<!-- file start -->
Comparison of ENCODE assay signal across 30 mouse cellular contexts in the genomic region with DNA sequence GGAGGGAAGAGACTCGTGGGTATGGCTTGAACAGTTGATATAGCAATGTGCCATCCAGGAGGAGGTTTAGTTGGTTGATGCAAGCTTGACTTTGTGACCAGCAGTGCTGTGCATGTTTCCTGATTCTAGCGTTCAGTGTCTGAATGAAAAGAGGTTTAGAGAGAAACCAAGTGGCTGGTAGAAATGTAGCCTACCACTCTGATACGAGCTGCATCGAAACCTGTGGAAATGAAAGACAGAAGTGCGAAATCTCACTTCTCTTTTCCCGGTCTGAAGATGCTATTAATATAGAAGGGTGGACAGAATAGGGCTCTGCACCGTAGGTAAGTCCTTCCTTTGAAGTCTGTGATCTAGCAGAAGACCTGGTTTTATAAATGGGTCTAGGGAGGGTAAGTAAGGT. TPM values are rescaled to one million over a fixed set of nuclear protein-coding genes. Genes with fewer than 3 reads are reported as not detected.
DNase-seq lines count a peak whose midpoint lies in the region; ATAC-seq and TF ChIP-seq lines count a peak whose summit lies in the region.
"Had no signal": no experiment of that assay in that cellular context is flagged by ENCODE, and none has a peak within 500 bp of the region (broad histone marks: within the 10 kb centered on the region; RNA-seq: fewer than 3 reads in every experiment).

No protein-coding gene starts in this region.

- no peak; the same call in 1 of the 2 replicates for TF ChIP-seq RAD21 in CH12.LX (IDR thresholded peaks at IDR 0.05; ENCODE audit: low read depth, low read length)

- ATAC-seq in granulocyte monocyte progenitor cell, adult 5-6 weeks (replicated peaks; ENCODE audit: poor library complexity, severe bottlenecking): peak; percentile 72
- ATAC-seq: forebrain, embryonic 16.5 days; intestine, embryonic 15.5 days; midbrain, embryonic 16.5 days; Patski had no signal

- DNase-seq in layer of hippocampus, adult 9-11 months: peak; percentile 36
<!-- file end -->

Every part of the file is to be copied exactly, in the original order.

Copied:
Comparison of ENCODE assay signal across 30 mouse cellular contexts in the genomic region with DNA sequence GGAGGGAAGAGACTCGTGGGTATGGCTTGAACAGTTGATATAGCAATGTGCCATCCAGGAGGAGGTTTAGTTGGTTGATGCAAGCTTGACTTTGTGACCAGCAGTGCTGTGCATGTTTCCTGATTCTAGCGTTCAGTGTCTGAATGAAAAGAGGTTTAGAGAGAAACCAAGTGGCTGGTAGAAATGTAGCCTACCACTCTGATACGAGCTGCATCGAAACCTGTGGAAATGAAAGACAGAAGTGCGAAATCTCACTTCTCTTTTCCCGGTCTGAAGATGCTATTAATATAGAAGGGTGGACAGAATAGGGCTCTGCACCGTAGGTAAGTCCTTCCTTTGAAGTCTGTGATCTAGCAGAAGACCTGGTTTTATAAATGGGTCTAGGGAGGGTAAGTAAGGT. TPM values are rescaled to one million over a fixed set of nuclear protein-coding genes. Genes with fewer than 3 reads are reported as not detected.
DNase-seq lines count a peak whose midpoint lies in the region; ATAC-seq and TF ChIP-seq lines count a peak whose summit lies in the region.
"Had no signal": no experiment of that assay in that cellular context is flagged by ENCODE, and none has a peak within 500 bp of the region (broad histone marks: within the 10 kb centered on the region; RNA-seq: fewer than 3 reads in every experiment).

No protein-coding gene starts in this region.

- no peak; the same call in 1 of the 2 replicates for TF ChIP-seq RAD21 in CH12.LX (IDR thresholded peaks at IDR 0.05; ENCODE audit: low read depth, low read length)

- ATAC-seq in granulocyte monocyte progenitor cell, adult 5-6 weeks (replicated peaks; ENCODE audit: poor library complexity, severe bottlenecking): peak; percentile 72
- ATAC-seq: forebrain, embryonic 16.5 days; intestine, embryonic 15.5 days; midbrain, embryonic 16.5 days; Patski had no signal

- DNase-seq in layer of hippocampus, adult 9-11 months: peak; percentile 36